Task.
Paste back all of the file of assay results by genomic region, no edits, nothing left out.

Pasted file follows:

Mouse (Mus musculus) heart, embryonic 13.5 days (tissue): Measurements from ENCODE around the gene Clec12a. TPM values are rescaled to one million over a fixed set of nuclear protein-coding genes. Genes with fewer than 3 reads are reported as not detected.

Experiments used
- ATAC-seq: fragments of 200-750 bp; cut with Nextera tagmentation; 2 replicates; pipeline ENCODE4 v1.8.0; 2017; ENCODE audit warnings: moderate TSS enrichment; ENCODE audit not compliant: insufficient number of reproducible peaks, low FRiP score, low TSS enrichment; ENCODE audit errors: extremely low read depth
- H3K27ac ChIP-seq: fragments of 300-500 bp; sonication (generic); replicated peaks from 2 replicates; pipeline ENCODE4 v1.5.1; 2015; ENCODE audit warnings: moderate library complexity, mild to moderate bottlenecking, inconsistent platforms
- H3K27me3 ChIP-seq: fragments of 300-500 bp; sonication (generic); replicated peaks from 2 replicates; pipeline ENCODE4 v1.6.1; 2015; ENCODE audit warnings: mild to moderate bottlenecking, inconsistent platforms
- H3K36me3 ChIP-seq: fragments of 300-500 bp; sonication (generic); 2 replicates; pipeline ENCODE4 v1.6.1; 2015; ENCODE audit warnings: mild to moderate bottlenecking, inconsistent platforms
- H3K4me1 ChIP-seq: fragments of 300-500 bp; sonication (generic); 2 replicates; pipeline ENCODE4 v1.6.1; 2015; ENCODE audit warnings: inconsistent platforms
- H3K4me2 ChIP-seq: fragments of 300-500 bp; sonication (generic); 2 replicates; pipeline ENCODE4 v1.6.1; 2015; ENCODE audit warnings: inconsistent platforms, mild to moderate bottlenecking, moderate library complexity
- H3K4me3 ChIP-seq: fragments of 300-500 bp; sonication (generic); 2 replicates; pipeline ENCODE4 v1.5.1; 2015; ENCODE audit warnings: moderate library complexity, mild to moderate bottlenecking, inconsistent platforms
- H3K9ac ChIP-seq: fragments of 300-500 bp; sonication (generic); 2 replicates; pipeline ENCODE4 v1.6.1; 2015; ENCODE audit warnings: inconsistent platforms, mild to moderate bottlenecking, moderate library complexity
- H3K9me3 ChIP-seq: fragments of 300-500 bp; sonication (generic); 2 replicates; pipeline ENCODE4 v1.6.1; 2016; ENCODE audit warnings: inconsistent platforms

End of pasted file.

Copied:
Mouse (Mus musculus) heart, embryonic 13.5 days (tissue): Measurements from ENCODE around the gene Clec12a. TPM values are rescaled to one million over a fixed set of nuclear protein-coding genes. Genes with fewer than 3 reads are reported as not detected.

Experiments used
- ATAC-seq: fragments of 200-750 bp; cut with Nextera tagmentation; 2 replicates; pipeline ENCODE4 v1.8.0; 2017; ENCODE audit warnings: moderate TSS enrichment; ENCODE audit not compliant: insufficient number of reproducible peaks, low FRiP score, low TSS enrichment; ENCODE audit errors: extremely low read depth
- H3K27ac ChIP-seq: fragments of 300-500 bp; sonication (generic); replicated peaks from 2 replicates; pipeline ENCODE4 v1.5.1; 2015; ENCODE audit warnings: moderate library complexity, mild to moderate bottlenecking, inconsistent platforms
- H3K27me3 ChIP-seq: fragments of 300-500 bp; sonication (generic); replicated peaks from 2 replicates; pipeline ENCODE4 v1.6.1; 2015; ENCODE audit warnings: mild to moderate bottlenecking, inconsistent platforms
- H3K36me3 ChIP-seq: fragments of 300-500 bp; sonication (generic); 2 replicates; pipeline ENCODE4 v1.6.1; 2015; ENCODE audit warnings: mild to moderate bottlenecking, inconsistent platforms
- H3K4me1 ChIP-seq: fragments of 300-500 bp; sonication (generic); 2 replicates; pipeline ENCODE4 v1.6.1; 2015; ENCODE audit warnings: inconsistent platforms
- H3K4me2 ChIP-seq: fragments of 300-500 bp; sonication (generic); 2 replicates; pipeline ENCODE4 v1.6.1; 2015; ENCODE audit warnings: inconsistent platforms, mild to moderate bottlenecking, moderate library complexity
- H3K4me3 ChIP-seq: fragments of 300-500 bp; sonication (generic); 2 replicates; pipeline ENCODE4 v1.5.1; 2015; ENCODE audit warnings: moderate library complexity, mild to moderate bottlenecking, inconsistent platforms
- H3K9ac ChIP-seq: fragments of 300-500 bp; sonication (generic); 2 replicates; pipeline ENCODE4 v1.6.1; 2015; ENCODE audit warnings: inconsistent platforms, mild to moderate bottlenecking, moderate library complexity
- H3K9me3 ChIP-seq: fragments of 300-500 bp; sonication (generic); 2 replicates; pipeline ENCODE4 v1.6.1; 2016; ENCODE audit warnings: inconsistent platforms